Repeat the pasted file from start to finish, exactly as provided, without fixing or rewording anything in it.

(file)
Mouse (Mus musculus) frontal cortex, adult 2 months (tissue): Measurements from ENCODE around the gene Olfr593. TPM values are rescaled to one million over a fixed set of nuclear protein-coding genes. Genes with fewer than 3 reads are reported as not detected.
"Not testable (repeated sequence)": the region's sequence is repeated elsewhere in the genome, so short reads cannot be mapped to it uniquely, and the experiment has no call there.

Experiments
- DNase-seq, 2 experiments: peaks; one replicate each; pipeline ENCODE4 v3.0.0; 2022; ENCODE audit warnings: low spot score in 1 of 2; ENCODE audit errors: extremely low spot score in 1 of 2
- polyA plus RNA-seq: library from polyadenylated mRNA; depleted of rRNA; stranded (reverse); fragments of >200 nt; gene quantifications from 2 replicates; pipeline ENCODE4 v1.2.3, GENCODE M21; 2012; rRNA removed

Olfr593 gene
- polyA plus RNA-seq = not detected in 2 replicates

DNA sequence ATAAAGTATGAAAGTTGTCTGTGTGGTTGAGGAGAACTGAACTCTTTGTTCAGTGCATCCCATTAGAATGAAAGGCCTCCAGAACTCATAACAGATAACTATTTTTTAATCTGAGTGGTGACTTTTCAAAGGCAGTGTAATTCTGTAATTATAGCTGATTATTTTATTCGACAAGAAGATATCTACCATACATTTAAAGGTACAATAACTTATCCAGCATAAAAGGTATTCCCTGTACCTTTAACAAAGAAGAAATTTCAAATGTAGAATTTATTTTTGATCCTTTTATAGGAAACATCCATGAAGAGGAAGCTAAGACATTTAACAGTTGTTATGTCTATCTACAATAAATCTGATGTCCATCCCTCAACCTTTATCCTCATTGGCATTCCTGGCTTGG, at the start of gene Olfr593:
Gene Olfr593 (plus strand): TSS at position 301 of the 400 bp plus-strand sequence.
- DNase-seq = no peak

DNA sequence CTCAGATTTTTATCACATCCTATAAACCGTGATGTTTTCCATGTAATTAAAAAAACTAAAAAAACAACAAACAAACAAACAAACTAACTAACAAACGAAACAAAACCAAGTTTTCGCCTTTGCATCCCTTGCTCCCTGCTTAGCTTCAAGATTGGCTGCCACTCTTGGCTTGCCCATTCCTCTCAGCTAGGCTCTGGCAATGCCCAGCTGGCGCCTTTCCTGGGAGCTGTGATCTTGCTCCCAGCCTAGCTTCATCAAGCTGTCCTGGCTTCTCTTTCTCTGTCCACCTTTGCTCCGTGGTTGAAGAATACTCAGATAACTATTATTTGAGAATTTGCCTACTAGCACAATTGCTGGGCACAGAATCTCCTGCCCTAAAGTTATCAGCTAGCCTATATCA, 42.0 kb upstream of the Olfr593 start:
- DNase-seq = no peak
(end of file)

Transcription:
Mouse (Mus musculus) frontal cortex, adult 2 months (tissue): Measurements from ENCODE around the gene Olfr593. TPM values are rescaled to one million over a fixed set of nuclear protein-coding genes. Genes with fewer than 3 reads are reported as not detected.
"Not testable (repeated sequence)": the region's sequence is repeated elsewhere in the genome, so short reads cannot be mapped to it uniquely, and the experiment has no call there.

Experiments
- DNase-seq, 2 experiments: peaks; one replicate each; pipeline ENCODE4 v3.0.0; 2022; ENCODE audit warnings: low spot score in 1 of 2; ENCODE audit errors: extremely low spot score in 1 of 2
- polyA plus RNA-seq: library from polyadenylated mRNA; depleted of rRNA; stranded (reverse); fragments of >200 nt; gene quantifications from 2 replicates; pipeline ENCODE4 v1.2.3, GENCODE M21; 2012; rRNA removed

Olfr593 gene
- polyA plus RNA-seq = not detected in 2 replicates

DNA sequence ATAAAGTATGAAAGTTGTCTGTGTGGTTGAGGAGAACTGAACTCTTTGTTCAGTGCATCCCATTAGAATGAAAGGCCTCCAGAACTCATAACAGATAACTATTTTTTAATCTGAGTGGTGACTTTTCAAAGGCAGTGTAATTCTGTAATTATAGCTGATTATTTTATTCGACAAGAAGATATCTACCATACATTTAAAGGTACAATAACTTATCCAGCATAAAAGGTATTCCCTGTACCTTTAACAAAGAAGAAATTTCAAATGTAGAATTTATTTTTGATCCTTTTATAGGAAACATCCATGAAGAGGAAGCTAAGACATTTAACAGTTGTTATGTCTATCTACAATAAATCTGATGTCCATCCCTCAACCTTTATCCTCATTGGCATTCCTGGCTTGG, at the start of gene Olfr593:
Gene Olfr593 (plus strand): TSS at position 301 of the 400 bp plus-strand sequence.
- DNase-seq = no peak

DNA sequence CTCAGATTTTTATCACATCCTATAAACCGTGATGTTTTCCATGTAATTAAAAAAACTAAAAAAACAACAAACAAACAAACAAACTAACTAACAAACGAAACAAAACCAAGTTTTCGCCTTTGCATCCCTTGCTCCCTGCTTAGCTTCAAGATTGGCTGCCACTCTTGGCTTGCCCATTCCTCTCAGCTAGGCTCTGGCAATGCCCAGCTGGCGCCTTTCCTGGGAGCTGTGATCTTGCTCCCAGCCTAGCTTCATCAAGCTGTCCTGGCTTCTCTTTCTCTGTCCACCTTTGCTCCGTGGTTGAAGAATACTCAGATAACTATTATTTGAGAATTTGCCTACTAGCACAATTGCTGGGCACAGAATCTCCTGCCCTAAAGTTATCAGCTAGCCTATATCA, 42.0 kb upstream of the Olfr593 start:
- DNase-seq = no peak